How EPA helps big corporations greenwash

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While I generally have nothing but praise for the Environmental Protection Agency (EPA), its Green Power Partnership
program falls short of the agency’s usual standard. In particular, the
program, by providing media recognition for participating companies who
procure renewable energy, inflates the activities of large companies at
the expense of businesses whose clean energy transformation is much more
meaningful.

Take Walmart, who appears at No. 3 in the EPA’s Green Power Partner
rankings with an annual procurement of 872 million kilowatt-hours
(enough to power approximately 87,000 homes per year). The EPA
inaccurately credits the super-retailer with getting 28 percent of its
electricity from green power, because the partnership program allows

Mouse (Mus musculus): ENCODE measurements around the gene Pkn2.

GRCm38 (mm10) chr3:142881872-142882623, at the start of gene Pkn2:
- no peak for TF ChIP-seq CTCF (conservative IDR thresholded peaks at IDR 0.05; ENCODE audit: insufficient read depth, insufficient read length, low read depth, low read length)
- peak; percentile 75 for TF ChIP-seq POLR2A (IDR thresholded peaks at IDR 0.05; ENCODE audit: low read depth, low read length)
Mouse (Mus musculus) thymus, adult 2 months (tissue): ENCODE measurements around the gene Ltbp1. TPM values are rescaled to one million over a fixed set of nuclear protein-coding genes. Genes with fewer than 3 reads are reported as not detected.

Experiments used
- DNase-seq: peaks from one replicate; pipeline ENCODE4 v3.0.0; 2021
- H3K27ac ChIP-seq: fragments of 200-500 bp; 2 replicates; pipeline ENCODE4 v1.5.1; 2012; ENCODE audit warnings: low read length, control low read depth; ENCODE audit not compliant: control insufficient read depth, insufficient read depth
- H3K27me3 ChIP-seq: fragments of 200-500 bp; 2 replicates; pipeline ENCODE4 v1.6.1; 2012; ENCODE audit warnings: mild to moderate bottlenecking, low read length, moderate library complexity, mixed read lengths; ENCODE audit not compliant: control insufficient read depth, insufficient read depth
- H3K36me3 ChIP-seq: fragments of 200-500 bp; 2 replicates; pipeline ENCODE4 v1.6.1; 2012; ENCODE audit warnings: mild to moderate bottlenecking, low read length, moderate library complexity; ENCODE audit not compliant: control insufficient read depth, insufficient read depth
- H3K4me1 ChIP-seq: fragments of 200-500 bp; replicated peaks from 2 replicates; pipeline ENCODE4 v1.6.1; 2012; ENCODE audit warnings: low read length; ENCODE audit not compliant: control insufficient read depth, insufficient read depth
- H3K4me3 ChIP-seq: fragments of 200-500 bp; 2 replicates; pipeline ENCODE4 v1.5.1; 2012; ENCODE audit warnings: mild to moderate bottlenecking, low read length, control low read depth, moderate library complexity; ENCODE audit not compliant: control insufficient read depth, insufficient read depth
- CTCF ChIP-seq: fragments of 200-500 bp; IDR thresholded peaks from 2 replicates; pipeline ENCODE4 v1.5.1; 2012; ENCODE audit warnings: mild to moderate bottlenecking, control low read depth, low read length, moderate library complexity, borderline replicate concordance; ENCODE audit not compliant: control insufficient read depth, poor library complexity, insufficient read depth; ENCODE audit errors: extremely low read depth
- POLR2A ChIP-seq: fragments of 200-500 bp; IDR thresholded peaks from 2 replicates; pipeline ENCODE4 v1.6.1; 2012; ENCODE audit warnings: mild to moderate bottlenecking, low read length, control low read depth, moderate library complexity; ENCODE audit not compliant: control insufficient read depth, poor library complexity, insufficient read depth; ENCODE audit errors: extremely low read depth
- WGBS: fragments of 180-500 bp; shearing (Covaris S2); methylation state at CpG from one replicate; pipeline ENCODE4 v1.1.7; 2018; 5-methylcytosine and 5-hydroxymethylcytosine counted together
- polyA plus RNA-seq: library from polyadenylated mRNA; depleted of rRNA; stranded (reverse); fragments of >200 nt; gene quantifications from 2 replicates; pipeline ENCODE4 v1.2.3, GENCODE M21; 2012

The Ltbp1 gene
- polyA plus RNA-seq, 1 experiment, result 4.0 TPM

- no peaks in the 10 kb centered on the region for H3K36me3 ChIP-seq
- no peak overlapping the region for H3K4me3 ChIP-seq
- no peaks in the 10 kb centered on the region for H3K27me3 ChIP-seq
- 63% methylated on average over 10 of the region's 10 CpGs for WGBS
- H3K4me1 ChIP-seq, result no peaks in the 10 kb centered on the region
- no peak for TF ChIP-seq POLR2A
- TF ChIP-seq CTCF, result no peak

Walmart to cherry-pick its only two regional divisions that have made
any strides on green energy (California and Texas).

Nationwide, Walmart gets less than 2 percent of its electricity from renewable energy sources.

But it’s not just that Walmart can green its appearance by narrowing the
focus to one or two company divisions. The truth is that many small
businesses and towns (and even individuals) can lay claim to much more
significant strides on renewable energy.

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